BEARD, JAMES. Born in Portland, Oregon, Beard (1903–1985) spent most of his life in New York, spanning the continent as the father of American cooking and as the larger-than-life champion of American foods, reveling in their glorious abundance and variety. His father was a "Mississippi gambler type" who skipped town while his English mother, Mary Elizabeth Jones, an émigré to Portland, firmly ruled her son, her Gladstone Hotel, and the Chinese chefs in its kitchen. In his culinary memoir Delights and Prejudices (1969), Beard gives a fine account of growing up amid the backstairs comedy of the Gladstone, a drama which no doubt influenced his lifelong passion for the theater.
At nineteen he went to London to become an opera singer and then to New York to become an actor. To keep from starving, he opened a catering shop called Hors d'Oeuvre with friends in 1937 and three years later published his first cookbook, Hors d'Oeuvres & Canapes, followed by Cook It Outdoors in 1941. By combining food with showmanship, he channeled his theatrical energy into writing and single-handedly created the drama of American food. Over the next four decades—after a stint in the army and the United Seamen's Service, opening navy canteens—he would publish more than twenty books in addition to making extensive contributions to House & Garden 's single-subject cookbook series and writing numerous articles for newspapers and magazines. With the publication of The James Beard Cookbook in 1959, he became America's leading food guru, preaching the gospel of honest American food to those who had earlier looked exclusively to Europe for guidance in all things culinary.
At six feet four inches, weighing 310 pounds at his heaviest, he was as large as his subject, and his persona matched his message. He was among the first to promote both on television, when he appeared with Elsie the Cow for the Borden Company on NBC in 1946. He also initiated a new style of domestic cooking school to urge ordinary home cooks to take pleasure in their food. In 1955, he began the James Beard Cooking School in New York and soon added one in Seaside, Oregon. By teaching in all sorts of venues across the country, he created a network of devoted followers who continued to spread the word after his death.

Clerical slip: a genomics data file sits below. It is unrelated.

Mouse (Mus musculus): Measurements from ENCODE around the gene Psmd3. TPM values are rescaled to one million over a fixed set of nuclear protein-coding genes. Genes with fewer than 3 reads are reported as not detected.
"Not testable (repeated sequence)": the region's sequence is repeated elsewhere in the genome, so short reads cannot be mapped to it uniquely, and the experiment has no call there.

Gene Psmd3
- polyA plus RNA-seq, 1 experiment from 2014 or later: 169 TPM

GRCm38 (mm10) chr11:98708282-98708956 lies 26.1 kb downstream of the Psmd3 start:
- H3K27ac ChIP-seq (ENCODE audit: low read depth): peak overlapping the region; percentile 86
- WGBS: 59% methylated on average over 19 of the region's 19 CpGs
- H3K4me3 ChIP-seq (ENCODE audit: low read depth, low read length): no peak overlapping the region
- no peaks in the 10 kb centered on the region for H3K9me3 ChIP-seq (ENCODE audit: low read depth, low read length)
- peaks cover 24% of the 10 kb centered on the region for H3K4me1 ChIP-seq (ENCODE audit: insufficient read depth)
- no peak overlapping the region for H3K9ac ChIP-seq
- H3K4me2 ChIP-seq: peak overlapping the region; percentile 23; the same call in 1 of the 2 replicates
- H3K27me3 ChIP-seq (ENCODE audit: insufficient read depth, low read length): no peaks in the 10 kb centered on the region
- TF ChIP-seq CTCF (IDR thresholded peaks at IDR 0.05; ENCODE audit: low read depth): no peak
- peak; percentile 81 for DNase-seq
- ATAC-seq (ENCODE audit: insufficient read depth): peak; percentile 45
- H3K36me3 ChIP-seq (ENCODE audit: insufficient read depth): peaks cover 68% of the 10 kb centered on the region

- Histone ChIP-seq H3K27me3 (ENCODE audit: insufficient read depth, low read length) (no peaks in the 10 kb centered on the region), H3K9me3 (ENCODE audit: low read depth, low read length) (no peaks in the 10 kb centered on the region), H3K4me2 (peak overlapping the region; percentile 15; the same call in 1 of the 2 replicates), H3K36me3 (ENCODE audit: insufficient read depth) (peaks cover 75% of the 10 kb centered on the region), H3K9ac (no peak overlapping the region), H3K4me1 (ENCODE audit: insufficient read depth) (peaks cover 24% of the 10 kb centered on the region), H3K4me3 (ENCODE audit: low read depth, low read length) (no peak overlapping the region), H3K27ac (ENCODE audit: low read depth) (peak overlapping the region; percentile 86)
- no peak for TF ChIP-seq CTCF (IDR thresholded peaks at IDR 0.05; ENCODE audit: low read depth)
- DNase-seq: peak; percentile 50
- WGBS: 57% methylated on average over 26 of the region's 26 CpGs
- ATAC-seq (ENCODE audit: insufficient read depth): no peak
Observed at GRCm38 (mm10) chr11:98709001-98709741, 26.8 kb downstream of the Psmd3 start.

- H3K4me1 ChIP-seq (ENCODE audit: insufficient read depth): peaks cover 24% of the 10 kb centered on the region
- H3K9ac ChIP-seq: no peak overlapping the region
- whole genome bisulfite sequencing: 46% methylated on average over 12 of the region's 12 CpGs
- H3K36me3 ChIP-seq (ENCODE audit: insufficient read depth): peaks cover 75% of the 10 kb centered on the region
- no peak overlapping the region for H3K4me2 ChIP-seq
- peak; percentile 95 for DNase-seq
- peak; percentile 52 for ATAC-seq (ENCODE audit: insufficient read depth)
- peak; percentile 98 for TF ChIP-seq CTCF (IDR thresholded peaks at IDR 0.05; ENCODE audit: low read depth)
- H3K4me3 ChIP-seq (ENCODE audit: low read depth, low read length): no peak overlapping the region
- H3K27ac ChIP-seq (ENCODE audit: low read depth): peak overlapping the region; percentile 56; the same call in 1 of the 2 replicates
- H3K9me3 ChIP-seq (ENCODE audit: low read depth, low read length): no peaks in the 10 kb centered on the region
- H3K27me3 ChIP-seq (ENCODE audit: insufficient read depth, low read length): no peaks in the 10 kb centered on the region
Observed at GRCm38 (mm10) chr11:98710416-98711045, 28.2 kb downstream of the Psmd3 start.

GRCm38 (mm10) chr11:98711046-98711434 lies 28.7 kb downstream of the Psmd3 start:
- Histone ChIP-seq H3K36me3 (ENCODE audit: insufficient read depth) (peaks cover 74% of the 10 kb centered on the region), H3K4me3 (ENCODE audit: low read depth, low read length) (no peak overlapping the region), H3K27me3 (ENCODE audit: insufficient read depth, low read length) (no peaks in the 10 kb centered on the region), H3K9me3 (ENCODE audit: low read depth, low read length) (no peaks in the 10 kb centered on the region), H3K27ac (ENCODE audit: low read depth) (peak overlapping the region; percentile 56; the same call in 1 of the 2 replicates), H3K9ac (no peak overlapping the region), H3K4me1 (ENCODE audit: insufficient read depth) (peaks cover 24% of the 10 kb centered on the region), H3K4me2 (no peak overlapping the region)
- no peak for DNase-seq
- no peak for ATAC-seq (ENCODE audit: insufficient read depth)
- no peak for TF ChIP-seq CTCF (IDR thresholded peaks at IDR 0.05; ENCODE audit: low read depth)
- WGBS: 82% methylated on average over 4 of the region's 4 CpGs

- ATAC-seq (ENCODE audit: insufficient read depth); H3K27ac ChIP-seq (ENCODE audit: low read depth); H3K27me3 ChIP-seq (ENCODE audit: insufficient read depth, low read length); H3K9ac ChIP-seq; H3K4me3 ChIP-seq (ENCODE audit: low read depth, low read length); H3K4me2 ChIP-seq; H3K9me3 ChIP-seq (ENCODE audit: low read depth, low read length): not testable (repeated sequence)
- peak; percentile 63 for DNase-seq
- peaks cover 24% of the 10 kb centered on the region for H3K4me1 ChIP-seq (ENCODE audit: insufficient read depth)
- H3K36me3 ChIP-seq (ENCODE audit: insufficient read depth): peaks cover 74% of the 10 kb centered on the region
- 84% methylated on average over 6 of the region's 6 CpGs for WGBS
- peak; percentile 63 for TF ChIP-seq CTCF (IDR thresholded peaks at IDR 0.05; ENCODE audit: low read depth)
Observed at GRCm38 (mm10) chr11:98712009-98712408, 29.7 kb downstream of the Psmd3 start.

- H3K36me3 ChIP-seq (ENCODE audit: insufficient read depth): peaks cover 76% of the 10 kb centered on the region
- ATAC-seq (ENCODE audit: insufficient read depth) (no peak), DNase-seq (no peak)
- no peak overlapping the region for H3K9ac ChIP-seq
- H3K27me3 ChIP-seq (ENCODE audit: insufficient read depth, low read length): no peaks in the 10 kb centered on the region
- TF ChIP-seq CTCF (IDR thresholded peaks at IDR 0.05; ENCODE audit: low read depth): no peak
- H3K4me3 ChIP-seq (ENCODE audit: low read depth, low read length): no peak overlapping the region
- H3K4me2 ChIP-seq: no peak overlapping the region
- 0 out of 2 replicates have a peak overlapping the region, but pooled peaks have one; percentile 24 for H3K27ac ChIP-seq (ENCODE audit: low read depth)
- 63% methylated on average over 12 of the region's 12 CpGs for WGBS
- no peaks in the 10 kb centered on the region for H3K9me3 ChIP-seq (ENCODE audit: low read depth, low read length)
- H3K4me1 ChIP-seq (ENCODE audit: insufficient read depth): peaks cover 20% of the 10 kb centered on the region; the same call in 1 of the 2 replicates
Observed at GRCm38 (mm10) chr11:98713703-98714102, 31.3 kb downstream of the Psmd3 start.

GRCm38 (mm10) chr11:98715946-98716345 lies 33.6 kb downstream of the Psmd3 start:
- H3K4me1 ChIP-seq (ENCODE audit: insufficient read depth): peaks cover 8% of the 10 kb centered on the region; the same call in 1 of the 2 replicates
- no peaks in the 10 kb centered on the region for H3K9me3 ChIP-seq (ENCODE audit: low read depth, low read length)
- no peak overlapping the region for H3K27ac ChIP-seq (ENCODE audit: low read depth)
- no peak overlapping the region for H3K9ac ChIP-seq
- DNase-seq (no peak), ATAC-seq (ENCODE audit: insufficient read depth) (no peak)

That word was "fun." During the postwar decades of affluence, he taught Americans, who had survived the Depression, World War II austerity, and native Puritanism, to have fun with cooking, eating, and living in the American way. His 1972 American Cookery defined and celebrated the tradition of American cooking he had inherited from a body of cookbooks that began before the Civil War with Mary Randolph and Eliza Leslie and stretched to his contemporaries Irma Rombauer and Helen Evans Brown. While his appetite for traveling was as large as his girth, and while he spent much time in France, he sieved the flavors of other countries through his own American palate to create a menu that was always exciting because of the new combinations it offered. While his meals and menus were eclectic, he would say that it was the cook, not a country or a culture, that unified a meal. His culinary library in the 12th Street townhouse he owned in Greenwich Village was vast, and he was instrumental in directing his cooking students toward the literature of cooking.